A Photo Teacher |

HyperReal

Posted in PHOT 256 by Paul Turounet on February 11, 2010

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Hyperreality is a means to characterise the way our consciousness defines what is actually “real” in a world where a multitude of media, including places of virtual reality (video games, Avatars,…) and artificial reality (Las Vegas, Disneyland,…), can radically shape and filter an original event or experience.

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The rapid development of technology in photography and its relationship to a post-modern lens culture is transforming our perceptions of what is real and what is simulated for our consciousness to believe as real.  Megapixels and Photoshop are just a few technological strategies providing photographers the means to extend their vision into the hyperreal world where what is real is transformed into something of artificial simulation and reproduction so as to be perceived and emotionally engaged as the real experience.

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Imaging sensors and their seemingly endless ability to capture more and more visual information are allowing photographers to create photographic imagery with such detailed description and sharpness that goes way beyond what the human eye can even consider and perceive as a reality.  Not only is this perceived reality being produced in-camera, but also in post-production, with the digital transformation of what people and places look like and what we think and/or desire them to simulate.  Consider the retouching of models’ appearances for the covers of magazines and other digital manipulations that take place now as accepted practices of our contemporary visual culture.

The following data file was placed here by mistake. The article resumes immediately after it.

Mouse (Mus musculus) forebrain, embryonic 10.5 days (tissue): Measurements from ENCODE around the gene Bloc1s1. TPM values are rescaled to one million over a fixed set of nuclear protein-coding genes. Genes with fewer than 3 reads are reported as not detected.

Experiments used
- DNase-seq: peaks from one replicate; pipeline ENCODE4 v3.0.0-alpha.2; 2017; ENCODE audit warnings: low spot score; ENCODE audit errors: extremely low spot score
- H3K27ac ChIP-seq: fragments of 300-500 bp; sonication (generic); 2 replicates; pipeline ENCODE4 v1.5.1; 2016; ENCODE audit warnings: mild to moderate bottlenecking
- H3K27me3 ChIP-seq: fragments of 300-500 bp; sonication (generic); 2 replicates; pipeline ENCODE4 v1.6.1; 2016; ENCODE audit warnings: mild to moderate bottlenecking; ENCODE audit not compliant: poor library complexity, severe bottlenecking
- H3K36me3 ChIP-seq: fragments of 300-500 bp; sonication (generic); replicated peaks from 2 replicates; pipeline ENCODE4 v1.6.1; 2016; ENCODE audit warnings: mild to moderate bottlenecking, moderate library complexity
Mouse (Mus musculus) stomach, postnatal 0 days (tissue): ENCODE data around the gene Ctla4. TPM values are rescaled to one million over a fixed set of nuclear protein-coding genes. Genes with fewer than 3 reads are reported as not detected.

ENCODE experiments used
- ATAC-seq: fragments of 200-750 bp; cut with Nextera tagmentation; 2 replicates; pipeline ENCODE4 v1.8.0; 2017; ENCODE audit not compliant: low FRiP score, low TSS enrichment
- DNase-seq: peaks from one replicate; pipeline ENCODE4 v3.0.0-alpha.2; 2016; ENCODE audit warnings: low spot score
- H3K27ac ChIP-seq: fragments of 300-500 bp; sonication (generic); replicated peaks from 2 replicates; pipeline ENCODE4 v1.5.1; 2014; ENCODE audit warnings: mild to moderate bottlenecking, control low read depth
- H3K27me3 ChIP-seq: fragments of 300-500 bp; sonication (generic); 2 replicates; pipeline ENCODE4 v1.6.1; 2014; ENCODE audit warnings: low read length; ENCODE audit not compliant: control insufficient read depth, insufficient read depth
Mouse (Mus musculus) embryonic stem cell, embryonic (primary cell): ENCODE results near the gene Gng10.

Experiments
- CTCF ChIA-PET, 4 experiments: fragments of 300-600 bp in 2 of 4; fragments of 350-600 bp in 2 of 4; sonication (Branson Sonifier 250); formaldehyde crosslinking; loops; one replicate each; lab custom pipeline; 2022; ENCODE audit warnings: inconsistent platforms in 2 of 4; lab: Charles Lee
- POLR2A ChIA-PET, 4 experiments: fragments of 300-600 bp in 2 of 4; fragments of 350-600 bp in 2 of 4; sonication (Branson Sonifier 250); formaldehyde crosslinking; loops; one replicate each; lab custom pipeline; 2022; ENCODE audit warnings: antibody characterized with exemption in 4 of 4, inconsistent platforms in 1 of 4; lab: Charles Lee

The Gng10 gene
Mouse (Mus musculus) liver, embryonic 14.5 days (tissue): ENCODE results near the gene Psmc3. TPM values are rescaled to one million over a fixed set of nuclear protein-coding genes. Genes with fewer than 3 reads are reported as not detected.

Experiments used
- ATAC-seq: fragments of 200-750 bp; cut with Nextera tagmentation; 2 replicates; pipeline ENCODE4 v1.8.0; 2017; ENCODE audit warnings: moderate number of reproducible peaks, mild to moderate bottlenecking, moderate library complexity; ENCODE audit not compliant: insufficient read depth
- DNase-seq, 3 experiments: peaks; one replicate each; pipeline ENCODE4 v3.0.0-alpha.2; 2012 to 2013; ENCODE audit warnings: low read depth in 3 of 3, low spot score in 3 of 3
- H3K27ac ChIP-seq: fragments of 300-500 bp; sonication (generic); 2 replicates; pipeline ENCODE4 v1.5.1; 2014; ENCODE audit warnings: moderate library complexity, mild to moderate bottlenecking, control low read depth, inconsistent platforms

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Assignment

As a jumping-off point, consider the work of Jill Greenberg and the hyperreal appearance of her subjects as a result of her visual and technical strategies.

Working in teams of 2 to 3 people, shoot head-shot portraits of each other using the Mamiya 645 medium-format camera with the Leaf Digital Back and the studio lighting set-up (see diagram for general lighting ratios) to create images that challenge our understanding of the hyperreal and the photographic portrait.

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Requirements

For the critique (see Calendar for Due Date) and evaluation, please complete the following:

Optimize one of the digital files from the studio shoot, including sizing, image density | contrast | color balance | hue/saturation and retouching.  The exported image | file size from the Leaf Digital Back into Photoshop should be at least 50 inches x 65 inches at 300 ppi with the file size being approximately 800 mb.

1 – 8-1/2″ x 11″ proof print on Epson Premium Luster to check image density | contrast | color balance | hue/saturation and retouching.  Show the proof print for approval to proceed in making the larger print.

1 – 17″ x 22″ finished photographic print made in the Grossmont College Digital Photography Lab from the Epson 4880 pigment printer and the roll of Epson Premium Luster material.  The finished prints will be hung for display in the rollup window and front window of the studio.  If possible, a selection of images will be printed, roughly 4 feet x 6 feet, from the Epson 9600 Wide-Format Pigment Printer for a site-specific installation in the Library | Tech Mall windows on campus.

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Double-click on image to enlarge

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Post-Processing Tutorial